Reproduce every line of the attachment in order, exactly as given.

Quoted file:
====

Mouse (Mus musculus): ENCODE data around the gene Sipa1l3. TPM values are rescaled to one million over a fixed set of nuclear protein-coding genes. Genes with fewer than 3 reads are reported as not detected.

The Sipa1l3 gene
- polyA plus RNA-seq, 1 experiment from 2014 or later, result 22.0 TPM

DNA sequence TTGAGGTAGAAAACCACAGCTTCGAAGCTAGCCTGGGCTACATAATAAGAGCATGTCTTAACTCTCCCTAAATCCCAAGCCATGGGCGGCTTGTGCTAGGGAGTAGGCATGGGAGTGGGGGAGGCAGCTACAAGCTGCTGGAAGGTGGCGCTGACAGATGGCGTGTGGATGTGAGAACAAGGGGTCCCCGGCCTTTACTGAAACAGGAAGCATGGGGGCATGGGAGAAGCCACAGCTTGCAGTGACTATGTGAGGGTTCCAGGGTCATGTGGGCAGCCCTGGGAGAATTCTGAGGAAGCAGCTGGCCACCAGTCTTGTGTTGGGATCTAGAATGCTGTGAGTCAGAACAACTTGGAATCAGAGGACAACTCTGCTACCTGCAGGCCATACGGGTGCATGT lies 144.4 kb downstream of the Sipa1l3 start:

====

Mouse (Mus musculus): ENCODE data around the gene Sipa1l3. TPM values are rescaled to one million over a fixed set of nuclear protein-coding genes. Genes with fewer than 3 reads are reported as not detected.

The Sipa1l3 gene
- polyA plus RNA-seq, 1 experiment from 2014 or later, result 22.0 TPM

DNA sequence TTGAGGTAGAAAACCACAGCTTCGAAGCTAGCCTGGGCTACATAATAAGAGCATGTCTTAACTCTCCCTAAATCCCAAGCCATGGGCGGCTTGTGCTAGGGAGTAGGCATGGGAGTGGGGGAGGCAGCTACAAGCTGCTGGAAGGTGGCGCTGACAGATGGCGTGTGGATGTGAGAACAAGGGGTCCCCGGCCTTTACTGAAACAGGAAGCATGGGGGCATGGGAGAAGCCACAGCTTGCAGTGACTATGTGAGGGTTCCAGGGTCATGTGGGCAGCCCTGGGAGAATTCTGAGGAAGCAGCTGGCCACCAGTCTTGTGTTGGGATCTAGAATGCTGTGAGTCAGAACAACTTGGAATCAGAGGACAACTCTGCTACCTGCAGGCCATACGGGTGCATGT lies 144.4 kb downstream of the Sipa1l3 start: